It has been announced that the Steubenville area is the epicenter of one of the largest gas deposits in the world. An influx of jobs and lucrative lease agreement should lead to an economic boon for our area. But this fact alone doesn't mean that our community will flourish.
Without adequate scrutiny, planning and management it could actually be a nightmare in the long run. This is not a time to rush into anything. There are numerous ramifications involved in the recovery process that need to be examined and addressed to ensure that that our environment and citizens are protected. We must prepare for future growth which should include a five- and 10-year plan.
Data on the recovery process is slowly developing and the people that we depend on to run our local government, both county and city, will need to stay abreast of studies and reports to avoid problems down the road. They must also establish who is responsible for any site cleanup in the event of contamination or abandonment of a drilling site. Monitoring community safety should be an ongoing process.
A number of factors come into play in making certain that we are prepared for growth. While we plan for growth and development we must first establish what the lifespan of the predicted economic growth would be. What is the lifespan of a gas well? How is employment effected as the recovery process yields to just pumping and distribution? How many temporary workers will move here and how long before they move on to another site? Municipal services must be fluctuated to handle population influx. Services such as utilities (water and waste water), garbage pick-up, traffic flow, road maintenance and improvement, snow removal, blight demolition and recreational improvement will all have to be assessed and projections for growth will have to be addressed by a five- and 10-year plan. Without forethought and planning, our community will be mired in chaos. If we want to enhance future growth, we must present a modernized infrastructure, adequate housing, expanded health centers, quality schools, more entertainment and recreation facilities and above all a well staffed and equipped fire department and an expanded police presence with big city capabilities.
Our police and sheriff departments must be staffed and equipped to provide a zero-tolerance policy when it comes to crime. There is already sufficient data that shows that while not all transient workers in the gas recovery industry are prone to crime, it is a fact that transient workers with a lot of money in their pockets and not enough available entertainment and recreation tend to push the envelope and we should establish a cooperative effort between police and the court system that announces a zero-tolerance attitude. The judicial system must have the ability to deal with courtroom traffic as well as be provided sufficient jail space to back up the efforts of law enforcement. Training to aid our police in anticipating the types of crimes that are endemic to community growth and transient workers should be developed. And a gameplan for cleaning up the existing criminal element is a must because they will also see the economic boon as an opportunity to expand their horizons. Again, with the help of the sheriff and local police chiefs, data can be submitted for a five- and 10-year plan.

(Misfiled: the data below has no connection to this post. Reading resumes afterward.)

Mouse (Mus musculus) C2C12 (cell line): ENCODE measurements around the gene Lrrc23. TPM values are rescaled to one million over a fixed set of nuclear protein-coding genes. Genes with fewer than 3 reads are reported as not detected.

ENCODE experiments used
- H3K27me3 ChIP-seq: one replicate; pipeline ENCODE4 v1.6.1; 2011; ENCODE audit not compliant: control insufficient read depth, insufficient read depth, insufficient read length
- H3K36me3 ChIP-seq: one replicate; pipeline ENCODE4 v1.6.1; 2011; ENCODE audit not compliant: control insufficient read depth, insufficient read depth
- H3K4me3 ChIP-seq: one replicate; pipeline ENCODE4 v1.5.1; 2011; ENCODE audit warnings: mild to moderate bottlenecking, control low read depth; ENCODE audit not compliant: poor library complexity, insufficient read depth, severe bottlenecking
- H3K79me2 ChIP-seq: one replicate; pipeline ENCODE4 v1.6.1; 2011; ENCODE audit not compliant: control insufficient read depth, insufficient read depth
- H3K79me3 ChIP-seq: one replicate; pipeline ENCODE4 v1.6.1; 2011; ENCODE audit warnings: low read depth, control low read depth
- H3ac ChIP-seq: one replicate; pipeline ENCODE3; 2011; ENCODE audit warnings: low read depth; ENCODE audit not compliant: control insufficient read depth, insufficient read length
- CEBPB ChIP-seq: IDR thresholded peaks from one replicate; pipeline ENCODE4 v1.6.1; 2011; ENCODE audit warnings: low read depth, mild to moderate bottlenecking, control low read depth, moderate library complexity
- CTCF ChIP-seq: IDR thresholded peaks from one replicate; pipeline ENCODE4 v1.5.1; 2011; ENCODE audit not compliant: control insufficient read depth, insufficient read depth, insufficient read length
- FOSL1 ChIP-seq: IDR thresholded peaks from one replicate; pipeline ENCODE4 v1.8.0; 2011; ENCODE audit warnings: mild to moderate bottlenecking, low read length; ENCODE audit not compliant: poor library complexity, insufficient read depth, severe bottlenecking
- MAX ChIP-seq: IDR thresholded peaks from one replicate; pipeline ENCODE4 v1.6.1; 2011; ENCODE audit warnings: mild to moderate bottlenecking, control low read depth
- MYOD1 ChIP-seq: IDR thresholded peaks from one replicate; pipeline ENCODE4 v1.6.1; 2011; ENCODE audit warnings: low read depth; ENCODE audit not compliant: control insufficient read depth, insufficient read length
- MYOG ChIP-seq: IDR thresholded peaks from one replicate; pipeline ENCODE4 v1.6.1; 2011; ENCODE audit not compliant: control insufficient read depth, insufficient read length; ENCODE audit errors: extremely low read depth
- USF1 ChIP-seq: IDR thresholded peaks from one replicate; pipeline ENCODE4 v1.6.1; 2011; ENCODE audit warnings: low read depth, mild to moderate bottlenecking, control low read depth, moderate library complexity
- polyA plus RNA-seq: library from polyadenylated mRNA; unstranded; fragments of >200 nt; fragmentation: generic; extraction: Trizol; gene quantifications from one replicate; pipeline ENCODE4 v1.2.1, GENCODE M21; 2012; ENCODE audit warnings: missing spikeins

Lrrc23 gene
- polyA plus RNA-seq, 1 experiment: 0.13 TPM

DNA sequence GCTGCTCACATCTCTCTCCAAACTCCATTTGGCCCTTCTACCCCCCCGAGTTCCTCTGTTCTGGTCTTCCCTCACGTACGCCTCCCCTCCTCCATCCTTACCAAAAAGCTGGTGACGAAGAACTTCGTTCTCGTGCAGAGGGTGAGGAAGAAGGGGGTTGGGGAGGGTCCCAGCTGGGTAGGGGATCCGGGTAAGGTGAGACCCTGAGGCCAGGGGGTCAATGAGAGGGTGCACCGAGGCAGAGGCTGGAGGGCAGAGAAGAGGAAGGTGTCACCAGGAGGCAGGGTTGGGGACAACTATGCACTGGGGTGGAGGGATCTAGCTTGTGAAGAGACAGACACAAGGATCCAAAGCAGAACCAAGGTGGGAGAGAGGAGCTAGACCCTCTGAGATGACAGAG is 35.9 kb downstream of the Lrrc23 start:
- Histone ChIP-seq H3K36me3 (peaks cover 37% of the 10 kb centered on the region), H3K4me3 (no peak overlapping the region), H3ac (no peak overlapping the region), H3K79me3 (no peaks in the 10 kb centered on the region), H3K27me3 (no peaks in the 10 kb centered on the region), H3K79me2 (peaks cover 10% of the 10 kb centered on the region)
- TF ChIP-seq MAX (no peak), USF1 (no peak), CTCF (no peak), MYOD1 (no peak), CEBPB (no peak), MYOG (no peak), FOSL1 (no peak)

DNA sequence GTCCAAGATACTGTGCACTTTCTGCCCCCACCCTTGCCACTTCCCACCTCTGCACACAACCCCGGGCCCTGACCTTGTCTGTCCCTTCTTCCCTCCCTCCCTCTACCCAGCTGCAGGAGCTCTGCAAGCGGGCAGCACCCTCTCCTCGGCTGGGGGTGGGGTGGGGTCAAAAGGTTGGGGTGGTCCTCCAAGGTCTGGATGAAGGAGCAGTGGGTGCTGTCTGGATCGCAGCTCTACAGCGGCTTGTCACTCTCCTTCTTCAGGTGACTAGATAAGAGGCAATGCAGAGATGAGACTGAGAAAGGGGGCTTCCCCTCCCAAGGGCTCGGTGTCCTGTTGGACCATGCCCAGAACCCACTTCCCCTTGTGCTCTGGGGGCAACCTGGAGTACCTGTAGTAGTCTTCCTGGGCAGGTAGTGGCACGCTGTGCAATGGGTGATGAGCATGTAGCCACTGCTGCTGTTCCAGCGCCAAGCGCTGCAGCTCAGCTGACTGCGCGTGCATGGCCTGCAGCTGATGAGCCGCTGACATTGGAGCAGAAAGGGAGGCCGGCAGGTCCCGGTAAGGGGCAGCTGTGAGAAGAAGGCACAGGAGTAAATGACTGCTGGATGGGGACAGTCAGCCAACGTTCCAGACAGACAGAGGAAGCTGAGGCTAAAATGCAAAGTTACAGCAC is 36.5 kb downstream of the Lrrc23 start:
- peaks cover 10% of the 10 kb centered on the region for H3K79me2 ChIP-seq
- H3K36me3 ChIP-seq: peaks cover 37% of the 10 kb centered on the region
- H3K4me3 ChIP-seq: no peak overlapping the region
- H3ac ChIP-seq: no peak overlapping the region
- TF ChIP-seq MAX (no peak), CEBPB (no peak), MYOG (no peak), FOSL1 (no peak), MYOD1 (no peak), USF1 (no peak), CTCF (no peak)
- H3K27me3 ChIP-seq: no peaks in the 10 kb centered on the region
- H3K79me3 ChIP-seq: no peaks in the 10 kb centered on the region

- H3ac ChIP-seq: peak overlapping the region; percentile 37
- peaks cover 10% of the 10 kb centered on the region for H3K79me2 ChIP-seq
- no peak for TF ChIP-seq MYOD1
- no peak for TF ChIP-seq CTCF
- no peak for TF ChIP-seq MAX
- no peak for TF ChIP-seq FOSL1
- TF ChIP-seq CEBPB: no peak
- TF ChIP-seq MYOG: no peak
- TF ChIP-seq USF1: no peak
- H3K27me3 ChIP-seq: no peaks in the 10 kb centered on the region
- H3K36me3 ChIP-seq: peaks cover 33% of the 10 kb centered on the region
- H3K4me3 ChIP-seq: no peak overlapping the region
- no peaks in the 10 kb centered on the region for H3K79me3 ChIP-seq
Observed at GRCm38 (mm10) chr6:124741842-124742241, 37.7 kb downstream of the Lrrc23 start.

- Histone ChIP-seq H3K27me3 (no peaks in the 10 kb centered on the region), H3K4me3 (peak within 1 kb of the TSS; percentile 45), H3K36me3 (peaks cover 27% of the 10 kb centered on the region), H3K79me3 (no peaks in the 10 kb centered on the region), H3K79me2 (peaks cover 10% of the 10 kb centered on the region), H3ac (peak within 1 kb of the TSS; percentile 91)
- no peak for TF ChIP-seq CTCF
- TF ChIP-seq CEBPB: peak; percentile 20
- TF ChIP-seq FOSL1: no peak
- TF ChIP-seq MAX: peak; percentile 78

There are many innovations needed to prepare for an economic boon. Some have yet to be identified and that is why it would be fruitful to develop a community planning and growth summit that includes county officials and at least two representatives from each community involved in the projected growth in Jefferson County which, through research and consultation with department heads, can identify shortcomings and future demands. A cooperative effort among communities can assist in sharing planning and development goals.
As citizens, we have the responsibility of electing representation who are qualified and dedicated to staying on top of this coming boom. As a private citizen, you should pass on ideas that may help the planning process to city or county officials. Also, we may have to show some flexibility and patience during an adjustment period. There will be a price to pay for the rejuvenation of our community, but if we all work together, this may be a prime time to return opportunity to the youth of our community and make it unnecessary for them to relocate in pursuit of gainful employment.
(Scalise, a resident of Steubenville, is a member of the community revitalization board and is the city's former service director and a former member of the planning and fair housing commissions.)